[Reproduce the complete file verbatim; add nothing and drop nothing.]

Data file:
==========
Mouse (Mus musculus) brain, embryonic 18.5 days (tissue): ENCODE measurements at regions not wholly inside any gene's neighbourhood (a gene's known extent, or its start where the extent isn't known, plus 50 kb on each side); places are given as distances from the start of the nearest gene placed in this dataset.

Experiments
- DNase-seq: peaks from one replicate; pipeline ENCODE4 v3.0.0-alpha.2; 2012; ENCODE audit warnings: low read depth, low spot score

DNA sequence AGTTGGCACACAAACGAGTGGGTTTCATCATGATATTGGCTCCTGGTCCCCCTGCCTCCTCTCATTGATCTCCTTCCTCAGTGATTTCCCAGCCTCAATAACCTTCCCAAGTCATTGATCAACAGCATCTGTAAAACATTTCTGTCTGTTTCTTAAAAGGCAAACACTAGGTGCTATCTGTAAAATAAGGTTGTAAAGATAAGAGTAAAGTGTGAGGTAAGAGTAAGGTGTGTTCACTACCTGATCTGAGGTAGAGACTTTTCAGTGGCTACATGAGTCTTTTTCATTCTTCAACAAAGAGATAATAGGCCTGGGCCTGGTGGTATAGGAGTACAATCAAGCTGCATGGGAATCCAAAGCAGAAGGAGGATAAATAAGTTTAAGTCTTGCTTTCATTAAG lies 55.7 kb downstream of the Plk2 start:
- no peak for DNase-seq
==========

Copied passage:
Mouse (Mus musculus) brain, embryonic 18.5 days (tissue): ENCODE measurements at regions not wholly inside any gene's neighbourhood (a gene's known extent, or its start where the extent isn't known, plus 50 kb on each side); places are given as distances from the start of the nearest gene placed in this dataset.

Experiments
- DNase-seq: peaks from one replicate; pipeline ENCODE4 v3.0.0-alpha.2; 2012; ENCODE audit warnings: low read depth, low spot score

DNA sequence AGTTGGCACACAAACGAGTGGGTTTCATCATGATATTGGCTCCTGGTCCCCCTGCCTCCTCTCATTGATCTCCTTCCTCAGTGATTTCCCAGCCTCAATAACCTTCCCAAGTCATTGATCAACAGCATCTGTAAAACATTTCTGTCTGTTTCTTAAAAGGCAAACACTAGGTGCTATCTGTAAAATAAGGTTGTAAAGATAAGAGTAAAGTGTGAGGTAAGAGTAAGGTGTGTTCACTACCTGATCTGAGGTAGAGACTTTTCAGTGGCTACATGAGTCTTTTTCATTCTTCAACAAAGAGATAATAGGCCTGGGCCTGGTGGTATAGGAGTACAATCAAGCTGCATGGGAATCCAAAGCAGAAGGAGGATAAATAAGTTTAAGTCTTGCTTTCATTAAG lies 55.7 kb downstream of the Plk2 start:
- no peak for DNase-seq